Wall of Art KIDS

Anna Johansson

Anna Johansson is one of our creators and is now also relevant in connection with our new children's collection. When Anna became a mother and it was time to create a children's room, she felt that it was taken unique children's motifs that could not find everywhere, and instead chose to create your own art for his daughter Anine's room. After a prerequisite meeting together with us, the idea of strengthening and widening the range. Together we created a playful moodboard and then it was running. Thanks to one of Anna's motif, her daughter can say its first word.


Anna! The launch of the Wall of Art Kids has gone off the stack, and you have actually been with from the beginning when we arrived at the whole idea! What do you say, became that you were thinking from the beginning?
Yes exactly. It has been so fun that based on an idea see how the concept has emerged and how all artists delivered amazing articles. It is also incredible to see how Wall of Art has packaged the project in a modern and playful way that feels contemporary and puts children's art in line with adults.

First of all, you recently became the mother of beautiful Anine! Tell me about it, how is it to be mother?
Being mother is wonderful, inspiring and fun but also a tremendous trial, most with children can probably recognize themselves. I could never imagine how it would actually be and how big it actually feels now when she is here and I have a completely small life to take care of and protect. But I really feel how it lives a lion mother and superwoman in me, in all women, which is so awesome.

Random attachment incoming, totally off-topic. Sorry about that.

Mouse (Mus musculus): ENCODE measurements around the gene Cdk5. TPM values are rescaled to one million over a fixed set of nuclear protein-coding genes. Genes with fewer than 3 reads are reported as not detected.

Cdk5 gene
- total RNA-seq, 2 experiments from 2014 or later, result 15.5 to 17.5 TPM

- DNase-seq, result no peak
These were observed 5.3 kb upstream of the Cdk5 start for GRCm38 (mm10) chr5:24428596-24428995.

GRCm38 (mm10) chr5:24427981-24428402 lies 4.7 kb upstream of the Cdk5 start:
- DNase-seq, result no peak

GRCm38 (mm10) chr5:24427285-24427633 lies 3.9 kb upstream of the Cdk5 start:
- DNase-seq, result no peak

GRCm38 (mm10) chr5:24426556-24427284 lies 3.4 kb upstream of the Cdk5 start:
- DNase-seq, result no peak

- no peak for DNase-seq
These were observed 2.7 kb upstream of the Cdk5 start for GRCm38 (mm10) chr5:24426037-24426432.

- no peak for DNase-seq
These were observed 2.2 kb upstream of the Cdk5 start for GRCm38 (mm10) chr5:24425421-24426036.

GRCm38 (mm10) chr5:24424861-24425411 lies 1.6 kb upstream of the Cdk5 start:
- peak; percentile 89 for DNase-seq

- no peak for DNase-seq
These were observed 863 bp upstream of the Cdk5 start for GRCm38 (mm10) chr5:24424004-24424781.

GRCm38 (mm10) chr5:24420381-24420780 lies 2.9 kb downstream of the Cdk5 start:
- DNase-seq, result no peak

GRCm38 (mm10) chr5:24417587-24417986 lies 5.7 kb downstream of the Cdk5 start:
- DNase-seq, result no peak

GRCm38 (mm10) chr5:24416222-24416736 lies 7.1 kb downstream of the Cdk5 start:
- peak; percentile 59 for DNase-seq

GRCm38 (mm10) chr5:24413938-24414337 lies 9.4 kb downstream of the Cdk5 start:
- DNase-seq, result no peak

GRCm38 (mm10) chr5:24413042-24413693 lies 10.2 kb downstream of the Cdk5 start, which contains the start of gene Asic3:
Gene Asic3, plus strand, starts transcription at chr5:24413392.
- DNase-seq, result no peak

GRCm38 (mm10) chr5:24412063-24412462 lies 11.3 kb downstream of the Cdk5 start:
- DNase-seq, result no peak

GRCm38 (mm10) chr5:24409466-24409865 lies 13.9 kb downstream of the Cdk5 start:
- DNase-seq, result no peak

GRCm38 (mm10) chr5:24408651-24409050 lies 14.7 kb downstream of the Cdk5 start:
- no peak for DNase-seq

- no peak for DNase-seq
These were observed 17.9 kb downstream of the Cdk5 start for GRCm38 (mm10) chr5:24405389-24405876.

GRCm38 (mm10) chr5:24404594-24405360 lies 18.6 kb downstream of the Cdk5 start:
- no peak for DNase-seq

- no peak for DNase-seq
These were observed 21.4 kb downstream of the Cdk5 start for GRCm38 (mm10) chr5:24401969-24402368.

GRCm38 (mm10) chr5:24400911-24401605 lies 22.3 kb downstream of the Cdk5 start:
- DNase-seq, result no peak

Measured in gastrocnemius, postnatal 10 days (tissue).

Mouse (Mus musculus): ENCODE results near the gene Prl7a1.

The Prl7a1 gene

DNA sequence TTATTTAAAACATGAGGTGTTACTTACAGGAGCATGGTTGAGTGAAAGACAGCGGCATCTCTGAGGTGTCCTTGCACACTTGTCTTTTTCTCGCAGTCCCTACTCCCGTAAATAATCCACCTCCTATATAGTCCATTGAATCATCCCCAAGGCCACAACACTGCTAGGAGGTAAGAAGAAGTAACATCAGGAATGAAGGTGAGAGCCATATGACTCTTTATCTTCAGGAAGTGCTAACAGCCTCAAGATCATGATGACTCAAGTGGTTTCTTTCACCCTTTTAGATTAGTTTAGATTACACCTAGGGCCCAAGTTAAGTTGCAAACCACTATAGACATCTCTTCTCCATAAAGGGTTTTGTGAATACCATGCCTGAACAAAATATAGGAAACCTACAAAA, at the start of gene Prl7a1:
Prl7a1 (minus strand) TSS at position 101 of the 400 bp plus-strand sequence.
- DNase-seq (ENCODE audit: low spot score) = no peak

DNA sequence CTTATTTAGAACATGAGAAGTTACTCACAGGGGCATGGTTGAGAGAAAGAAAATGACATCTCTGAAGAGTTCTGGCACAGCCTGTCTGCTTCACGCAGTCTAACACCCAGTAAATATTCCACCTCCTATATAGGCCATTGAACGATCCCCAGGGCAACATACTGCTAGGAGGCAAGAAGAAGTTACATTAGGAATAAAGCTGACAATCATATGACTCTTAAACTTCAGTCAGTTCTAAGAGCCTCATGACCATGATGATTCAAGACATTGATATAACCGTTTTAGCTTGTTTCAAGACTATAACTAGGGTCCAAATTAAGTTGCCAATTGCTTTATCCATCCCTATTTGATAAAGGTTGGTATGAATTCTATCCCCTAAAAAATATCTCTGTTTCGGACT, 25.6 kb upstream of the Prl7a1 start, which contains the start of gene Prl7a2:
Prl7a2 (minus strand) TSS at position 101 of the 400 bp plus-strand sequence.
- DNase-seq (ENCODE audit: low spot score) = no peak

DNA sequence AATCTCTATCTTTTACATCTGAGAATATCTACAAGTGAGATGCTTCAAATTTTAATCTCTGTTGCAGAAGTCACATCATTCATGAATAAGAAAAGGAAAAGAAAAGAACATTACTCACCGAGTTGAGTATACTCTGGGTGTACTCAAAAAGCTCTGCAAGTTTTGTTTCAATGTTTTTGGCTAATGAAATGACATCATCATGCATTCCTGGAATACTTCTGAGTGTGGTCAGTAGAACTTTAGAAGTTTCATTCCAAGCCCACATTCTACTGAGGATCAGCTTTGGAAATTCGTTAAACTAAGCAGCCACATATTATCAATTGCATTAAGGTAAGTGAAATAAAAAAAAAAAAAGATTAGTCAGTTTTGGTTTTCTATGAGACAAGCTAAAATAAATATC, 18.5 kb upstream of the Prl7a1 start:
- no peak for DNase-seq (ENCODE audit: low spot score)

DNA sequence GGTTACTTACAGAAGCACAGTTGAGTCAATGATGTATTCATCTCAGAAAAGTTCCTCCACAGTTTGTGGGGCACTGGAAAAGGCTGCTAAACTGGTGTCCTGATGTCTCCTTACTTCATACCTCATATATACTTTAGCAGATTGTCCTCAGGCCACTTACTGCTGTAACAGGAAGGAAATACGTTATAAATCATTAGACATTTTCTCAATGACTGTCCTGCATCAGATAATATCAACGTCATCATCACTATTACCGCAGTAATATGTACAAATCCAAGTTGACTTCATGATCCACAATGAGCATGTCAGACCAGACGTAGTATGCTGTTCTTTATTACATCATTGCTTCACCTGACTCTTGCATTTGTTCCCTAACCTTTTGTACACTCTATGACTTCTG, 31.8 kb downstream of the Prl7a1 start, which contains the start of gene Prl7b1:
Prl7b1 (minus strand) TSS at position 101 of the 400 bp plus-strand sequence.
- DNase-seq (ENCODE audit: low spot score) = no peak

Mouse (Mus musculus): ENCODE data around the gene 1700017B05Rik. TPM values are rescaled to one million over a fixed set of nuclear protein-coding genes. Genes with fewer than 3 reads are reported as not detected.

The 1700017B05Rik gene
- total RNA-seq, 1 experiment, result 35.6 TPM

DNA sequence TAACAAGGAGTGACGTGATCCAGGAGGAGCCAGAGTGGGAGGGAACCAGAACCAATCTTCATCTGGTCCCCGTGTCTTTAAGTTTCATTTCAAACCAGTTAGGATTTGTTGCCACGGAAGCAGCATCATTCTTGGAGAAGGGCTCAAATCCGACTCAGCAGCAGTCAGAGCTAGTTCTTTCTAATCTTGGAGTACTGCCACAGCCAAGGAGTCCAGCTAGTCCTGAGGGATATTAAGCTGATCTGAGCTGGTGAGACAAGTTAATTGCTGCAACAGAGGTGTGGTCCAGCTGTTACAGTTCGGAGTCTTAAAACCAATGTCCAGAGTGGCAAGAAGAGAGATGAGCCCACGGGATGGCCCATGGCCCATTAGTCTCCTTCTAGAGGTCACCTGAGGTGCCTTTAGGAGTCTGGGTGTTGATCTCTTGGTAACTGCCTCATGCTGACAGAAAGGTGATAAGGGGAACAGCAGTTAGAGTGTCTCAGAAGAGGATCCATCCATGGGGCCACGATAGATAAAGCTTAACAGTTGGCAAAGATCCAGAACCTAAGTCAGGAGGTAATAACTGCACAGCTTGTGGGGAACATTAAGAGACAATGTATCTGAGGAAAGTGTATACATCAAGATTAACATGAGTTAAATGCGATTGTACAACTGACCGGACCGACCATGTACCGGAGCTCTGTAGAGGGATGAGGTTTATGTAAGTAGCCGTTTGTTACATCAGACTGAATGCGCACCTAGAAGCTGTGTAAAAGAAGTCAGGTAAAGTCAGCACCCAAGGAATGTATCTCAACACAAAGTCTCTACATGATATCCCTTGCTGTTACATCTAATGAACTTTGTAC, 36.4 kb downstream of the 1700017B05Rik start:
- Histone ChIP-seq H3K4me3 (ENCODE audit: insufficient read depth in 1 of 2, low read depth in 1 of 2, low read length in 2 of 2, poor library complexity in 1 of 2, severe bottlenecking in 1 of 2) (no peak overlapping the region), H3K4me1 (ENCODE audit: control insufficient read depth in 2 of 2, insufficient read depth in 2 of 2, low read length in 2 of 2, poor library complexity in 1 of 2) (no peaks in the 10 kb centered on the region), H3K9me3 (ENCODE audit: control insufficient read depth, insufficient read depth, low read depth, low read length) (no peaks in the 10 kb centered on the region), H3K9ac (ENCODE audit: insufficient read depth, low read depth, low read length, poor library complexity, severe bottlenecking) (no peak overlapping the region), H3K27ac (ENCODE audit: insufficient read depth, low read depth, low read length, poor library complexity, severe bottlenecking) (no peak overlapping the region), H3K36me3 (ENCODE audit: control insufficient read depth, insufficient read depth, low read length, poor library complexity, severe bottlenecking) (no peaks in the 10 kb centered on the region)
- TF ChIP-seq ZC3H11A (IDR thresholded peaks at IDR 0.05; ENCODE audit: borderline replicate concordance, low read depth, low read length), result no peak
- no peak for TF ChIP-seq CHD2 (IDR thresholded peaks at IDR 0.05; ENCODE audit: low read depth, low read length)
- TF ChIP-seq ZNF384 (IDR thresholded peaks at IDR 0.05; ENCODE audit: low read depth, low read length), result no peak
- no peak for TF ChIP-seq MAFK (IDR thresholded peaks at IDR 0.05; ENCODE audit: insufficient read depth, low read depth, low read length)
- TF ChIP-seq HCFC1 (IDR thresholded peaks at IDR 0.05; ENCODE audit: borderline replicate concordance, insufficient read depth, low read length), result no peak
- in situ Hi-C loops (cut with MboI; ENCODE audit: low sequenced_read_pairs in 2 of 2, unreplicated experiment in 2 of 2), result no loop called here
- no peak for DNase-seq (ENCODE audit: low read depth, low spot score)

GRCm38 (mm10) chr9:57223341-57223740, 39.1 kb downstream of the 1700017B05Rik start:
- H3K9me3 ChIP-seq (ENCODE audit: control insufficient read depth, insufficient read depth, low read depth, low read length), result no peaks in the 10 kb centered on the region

What is Anines funniest properties?
Anine is a girl who knows what she wants, she has a fantastic mine game and understands just when she does something that may not be so popper at mom and dad, haha. I am really looking forward to seeing Anine developing into one's own individual and hope we can raise a kind, go and happy but above all the safe girl.



Meanwhile you have been at home with Anine, there has been time for more creative than before and has the role of Mom affected you as an artist?
It has definitely been time to think, dream, inspired and plan, but the less time for actually execution. Being mom probably affected me more than I understand. A clear difference is that I care less about the result and feel more often that my paintings are good enough compared to earlier then everything would be perfect. I have learned that very few things are perfect and that what is not perfect is often more interesting.

Where did the idea come with a child collection?
My interest in color, shape and furnishings have always been a big part of my life and when Anine arrived I got my eyes for children's room. What I immediately noticed was that the market for fine motifs for children's room was very limited and often monotonous. It was either small perfect stairs with oversized heads or the right boring alphabet. With it I started sketching on some motifs I set up in Anine's room and as some close friends got in gift. Then it started to come in requests and the idea of joining the Wall of Art and launching a new genre was born.